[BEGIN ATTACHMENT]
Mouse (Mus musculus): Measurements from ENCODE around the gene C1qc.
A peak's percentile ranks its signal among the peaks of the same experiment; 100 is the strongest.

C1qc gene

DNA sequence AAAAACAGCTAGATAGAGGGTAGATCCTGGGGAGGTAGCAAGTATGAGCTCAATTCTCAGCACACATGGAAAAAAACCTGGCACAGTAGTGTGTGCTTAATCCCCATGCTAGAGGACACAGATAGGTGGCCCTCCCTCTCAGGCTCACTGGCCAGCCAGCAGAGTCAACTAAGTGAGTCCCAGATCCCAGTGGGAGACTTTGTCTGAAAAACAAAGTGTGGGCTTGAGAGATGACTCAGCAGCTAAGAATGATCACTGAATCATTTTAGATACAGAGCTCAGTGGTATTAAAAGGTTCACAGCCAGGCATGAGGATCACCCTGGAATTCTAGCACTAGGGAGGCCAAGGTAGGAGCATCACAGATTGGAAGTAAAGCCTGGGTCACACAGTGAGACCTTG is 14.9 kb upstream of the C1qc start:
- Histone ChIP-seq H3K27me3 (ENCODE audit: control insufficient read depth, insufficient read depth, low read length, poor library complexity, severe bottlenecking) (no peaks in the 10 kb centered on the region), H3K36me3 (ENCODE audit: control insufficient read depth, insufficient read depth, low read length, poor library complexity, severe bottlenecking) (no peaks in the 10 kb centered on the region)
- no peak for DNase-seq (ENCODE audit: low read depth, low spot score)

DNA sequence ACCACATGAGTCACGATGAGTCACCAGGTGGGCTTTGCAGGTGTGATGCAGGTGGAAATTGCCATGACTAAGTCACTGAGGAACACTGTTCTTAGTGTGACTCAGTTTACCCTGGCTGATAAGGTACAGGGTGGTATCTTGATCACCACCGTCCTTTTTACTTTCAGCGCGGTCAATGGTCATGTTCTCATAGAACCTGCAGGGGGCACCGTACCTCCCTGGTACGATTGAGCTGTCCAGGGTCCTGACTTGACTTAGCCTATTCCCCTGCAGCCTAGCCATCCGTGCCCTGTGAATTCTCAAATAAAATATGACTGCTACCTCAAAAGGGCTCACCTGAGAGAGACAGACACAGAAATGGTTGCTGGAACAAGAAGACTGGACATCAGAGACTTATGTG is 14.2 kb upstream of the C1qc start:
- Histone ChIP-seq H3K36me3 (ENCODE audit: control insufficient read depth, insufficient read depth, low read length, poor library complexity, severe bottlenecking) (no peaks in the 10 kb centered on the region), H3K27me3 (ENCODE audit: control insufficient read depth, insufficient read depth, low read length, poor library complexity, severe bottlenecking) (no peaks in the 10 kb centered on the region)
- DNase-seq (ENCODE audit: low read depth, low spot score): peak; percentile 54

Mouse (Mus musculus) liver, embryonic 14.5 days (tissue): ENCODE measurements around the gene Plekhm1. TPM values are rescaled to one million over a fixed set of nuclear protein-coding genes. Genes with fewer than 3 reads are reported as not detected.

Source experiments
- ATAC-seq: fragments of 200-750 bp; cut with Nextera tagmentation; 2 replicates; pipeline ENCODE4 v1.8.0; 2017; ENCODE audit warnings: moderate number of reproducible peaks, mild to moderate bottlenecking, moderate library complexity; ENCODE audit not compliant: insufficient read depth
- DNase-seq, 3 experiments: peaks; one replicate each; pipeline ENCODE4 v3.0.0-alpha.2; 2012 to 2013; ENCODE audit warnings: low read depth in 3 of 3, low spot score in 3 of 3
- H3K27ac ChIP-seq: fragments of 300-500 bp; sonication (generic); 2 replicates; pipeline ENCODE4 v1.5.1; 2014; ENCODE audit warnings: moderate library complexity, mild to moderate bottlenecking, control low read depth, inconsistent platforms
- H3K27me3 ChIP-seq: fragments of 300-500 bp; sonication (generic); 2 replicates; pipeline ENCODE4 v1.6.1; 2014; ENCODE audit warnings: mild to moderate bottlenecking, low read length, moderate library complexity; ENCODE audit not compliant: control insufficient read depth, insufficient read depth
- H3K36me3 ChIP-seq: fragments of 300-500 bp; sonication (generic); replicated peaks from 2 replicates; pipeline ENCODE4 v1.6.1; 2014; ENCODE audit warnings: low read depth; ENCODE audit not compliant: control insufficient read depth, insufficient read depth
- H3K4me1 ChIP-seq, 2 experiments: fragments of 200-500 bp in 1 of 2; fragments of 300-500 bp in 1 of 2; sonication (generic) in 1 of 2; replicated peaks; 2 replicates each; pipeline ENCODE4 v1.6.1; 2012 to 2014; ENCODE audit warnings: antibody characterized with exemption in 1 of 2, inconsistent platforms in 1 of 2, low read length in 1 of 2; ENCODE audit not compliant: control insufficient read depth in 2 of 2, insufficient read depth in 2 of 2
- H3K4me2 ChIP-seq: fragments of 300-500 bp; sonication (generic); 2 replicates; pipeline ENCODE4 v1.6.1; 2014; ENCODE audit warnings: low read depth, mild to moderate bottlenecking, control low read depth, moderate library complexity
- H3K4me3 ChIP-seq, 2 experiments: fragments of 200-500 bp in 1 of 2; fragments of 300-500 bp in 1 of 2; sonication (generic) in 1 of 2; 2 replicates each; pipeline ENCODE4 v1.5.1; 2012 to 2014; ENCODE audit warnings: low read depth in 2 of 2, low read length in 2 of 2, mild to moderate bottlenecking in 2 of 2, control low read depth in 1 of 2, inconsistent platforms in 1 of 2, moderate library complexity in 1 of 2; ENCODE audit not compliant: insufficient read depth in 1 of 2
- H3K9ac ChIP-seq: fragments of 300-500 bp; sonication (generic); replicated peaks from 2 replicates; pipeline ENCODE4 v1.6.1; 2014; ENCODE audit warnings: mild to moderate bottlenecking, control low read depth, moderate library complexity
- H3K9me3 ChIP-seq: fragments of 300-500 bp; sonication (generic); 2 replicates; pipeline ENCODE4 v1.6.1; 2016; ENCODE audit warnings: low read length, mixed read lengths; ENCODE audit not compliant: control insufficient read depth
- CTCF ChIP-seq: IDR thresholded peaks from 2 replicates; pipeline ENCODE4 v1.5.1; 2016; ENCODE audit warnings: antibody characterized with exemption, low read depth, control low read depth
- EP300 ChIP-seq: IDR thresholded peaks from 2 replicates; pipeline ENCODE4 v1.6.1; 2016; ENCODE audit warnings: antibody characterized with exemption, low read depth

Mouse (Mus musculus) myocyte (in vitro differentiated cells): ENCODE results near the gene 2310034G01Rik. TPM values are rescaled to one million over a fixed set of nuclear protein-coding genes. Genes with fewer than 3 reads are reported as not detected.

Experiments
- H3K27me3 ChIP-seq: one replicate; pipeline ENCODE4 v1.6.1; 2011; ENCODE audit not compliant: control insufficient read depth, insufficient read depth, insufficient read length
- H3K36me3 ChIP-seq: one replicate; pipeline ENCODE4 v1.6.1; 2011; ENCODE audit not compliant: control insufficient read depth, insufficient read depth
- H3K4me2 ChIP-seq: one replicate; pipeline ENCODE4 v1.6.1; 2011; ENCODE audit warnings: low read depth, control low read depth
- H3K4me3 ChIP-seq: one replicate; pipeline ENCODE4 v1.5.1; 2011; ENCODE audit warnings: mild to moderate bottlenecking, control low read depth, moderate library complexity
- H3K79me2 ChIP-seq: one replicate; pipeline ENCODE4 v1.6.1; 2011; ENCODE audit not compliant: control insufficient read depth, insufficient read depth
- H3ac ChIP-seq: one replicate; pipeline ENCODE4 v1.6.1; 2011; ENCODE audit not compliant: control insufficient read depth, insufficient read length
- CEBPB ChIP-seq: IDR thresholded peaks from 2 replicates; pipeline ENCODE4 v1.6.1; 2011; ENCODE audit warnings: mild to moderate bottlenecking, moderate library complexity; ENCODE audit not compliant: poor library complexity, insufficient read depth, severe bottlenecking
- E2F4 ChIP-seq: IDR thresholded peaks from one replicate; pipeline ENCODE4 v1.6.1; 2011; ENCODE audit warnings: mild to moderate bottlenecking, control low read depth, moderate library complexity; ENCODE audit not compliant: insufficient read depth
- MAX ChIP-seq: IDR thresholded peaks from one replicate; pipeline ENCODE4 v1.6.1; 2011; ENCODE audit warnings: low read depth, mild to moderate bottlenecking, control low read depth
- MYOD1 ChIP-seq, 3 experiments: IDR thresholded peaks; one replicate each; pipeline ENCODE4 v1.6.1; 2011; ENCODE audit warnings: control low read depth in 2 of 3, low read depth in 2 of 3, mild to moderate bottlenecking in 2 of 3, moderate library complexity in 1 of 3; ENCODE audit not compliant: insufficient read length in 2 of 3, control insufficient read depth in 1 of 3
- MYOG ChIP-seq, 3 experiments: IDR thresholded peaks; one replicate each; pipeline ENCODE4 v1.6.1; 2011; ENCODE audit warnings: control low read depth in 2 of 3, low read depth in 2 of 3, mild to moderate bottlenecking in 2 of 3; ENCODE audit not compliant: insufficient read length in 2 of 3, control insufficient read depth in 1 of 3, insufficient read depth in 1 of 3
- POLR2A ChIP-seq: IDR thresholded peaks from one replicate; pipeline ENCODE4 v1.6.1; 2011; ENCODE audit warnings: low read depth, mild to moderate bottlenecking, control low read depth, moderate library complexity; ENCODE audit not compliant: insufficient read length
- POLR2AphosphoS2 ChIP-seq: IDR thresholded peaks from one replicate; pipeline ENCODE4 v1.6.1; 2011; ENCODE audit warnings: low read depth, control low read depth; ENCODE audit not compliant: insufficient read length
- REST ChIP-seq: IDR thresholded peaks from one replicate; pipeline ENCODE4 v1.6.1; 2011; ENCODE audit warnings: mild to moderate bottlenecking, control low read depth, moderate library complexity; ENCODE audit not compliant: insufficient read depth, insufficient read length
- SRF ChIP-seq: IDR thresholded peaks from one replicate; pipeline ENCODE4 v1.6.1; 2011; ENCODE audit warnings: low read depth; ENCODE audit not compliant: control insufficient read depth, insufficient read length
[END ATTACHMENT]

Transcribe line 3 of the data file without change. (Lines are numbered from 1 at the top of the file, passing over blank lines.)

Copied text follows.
C1qc gene